Dirty Runner: Altra Lone Peak 1.5 Review
Posted on July 10 2013
A short time ago I received this comment posted (anonymously) on my blog about which shoe I was going to use for the MMT100:
“Why is the Lone Peak 1.5 your “weapon of choice”?. The company’s customer service told me it’s not functionally different than the original, which you seemed to pretty much trash in your previous review”
I don’t think that I “pretty much trashed” the original Lone Peak, but it certainly was not a positive review. I don’t think anybody is going to put any value to my reviews if all I ever write is glowing positive things about every shoe I try. I posted what I liked (great fit, toebox, zero drop), and the things I didn’t (stiff, poor drainage).
So, back to the question. If the 1.5 is a minor update, why is it now one of my absolute favorite trail shoes?
First, lets talk about what is unchanged. The sole is basically the same as the original. Which I “trashed” for its incredible stiffness in my review. But what I didn’t know when I wrote that review was that I had one of the very first pairs of production Lone Peaks. Months after I wrote the review, Brian Beckstead of Altra confided in me that the very early batches had an overly stiff sole which they later modified for more flexibility. Don’t get me wrong, this is not a super flexible sole. But now I find that it moves just fine with my foot and has a much better feel.
I have used these shoes in many different conditions, including wet slippery rocks, and have found the traction to be very good. As with the originals, I cut off the “trail rudder” extension on the heel as I have found no benefit from it. It hits my opposing leg when I run, so I’m not a huge fan of this feature. It takes two seconds to just cut it off with a sharp pair of scissors and doesn’t affect how the shoe runs or grips at all.
The “minor” update to the upper is not minor in my opinion. It is a complete transformation. The shoe now is supple and super comfortable. As expected, the toe box has a ton of room to splay your toes. The big change is in the new material. It is tighter woven, and much softer material than the original. Everything is just softer and more supple.
Putting the two side by side shows quite a few little changes in construction. On the original there are support overlays that are heavily stitched and made of thick material. The 1.5 shows a much more refined approach. They also include a Velcro area to attach your gators, which is awesome. It’s hard to believe that nobody has done this before and it’s a smart addition.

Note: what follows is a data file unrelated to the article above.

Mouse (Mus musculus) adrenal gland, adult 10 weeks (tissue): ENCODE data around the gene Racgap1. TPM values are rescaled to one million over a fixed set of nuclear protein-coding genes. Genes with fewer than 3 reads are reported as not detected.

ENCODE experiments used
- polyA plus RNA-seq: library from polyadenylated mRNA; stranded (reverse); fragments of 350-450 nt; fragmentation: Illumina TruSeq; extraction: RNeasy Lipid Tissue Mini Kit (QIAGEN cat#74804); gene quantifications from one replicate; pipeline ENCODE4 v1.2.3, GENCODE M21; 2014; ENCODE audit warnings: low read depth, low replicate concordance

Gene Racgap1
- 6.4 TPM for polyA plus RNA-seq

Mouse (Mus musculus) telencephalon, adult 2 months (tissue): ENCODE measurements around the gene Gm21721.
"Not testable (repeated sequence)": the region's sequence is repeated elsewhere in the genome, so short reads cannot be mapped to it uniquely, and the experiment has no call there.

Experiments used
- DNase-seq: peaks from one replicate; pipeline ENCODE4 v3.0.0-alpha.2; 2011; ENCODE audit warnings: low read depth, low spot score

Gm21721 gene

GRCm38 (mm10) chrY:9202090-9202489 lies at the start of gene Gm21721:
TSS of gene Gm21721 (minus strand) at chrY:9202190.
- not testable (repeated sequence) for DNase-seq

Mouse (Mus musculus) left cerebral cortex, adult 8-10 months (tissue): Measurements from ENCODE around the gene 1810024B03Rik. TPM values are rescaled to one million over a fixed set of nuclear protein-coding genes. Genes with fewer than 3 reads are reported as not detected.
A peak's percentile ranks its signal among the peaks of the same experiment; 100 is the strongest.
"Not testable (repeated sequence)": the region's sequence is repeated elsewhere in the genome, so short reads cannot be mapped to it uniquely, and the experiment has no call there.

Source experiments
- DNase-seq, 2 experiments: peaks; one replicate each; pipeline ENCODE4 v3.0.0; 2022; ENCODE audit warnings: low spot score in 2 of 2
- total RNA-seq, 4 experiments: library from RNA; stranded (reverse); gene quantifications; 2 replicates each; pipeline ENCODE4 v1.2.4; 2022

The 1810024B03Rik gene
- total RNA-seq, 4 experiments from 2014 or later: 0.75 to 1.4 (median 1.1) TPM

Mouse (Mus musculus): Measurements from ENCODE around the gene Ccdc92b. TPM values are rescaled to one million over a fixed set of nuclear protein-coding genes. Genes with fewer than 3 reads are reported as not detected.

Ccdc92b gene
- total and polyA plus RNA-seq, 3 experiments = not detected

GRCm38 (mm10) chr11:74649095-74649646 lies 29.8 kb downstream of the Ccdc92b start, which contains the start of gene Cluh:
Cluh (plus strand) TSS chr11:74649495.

With the originals I had a hot spot that rubbed and blistered on the inside where the forward-most overlay is. This was due to a seam that could be felt on the inside of the shoe. There is also a noticeable seam in the toe cap that can be felt and sometimes grabbed by my toenails. The new design uses a completely different type of material (welded overlay) that doesn’t cause me any internal friction. The new toe cap, which also incorporates 4 drainage holes, does not have any seams that can be felt inside the shoe.
Speaking of drainage…..this is my only complaint about this shoe. The new drainage holes absolutely work. If you submerge your feet you can actually watch water shoot out of the 4 holes in the front of the shoe when you are back on dry ground. Unfortunately it’s not enough to dry the shoe out. The new softer material seems to hold onto water, producing a wet soggy shoe that doesn’t dry out for quite some time. Perhaps this is a result of the more tightly woven material that composes the upper.
That being said, it’s not enough of a negative to keep me out of these shoes. I wore them for MMT, which was extremely rocky. I only got to wear them for 20 miles, as I had pneumonia and had to drop out. I recently wore them for a 10 hour, 30 mile Pemi Loop in the white mountains and had the most comfortable feet I’ve ever had for that run.
Weight for my pair of size 10.5 (they fit true to size) is a pretty substantial 11.9oz, but they don’t feel heavy or clunky so I don’t really care.
One thing I do need to mention is that around the 50 mile mark I started to see the white toe cap beginning to delaminate. The above picture is how they look now, after 124 miles (and a very tough, 6.5 hour muddy swampy run in the VT mountains this weekend). I can fix this easily with some barge cement, but since it is happening on both shoes it needs to be addressed (let us know if you have experienced this).
Even so, these are awesome shoes to use when you want to be protected from the elements. Calling this version a minor update is a disservice. These minor changes are a major improvement to this shoe. Plus, the red color is bitchin’!!
|Nate Sanel is an ultrarunner and author of the Dirty Runner column on Runblogger. You can find more of Nate’s writing on his personal blog, Biker Nate, or follow him on Twitter.|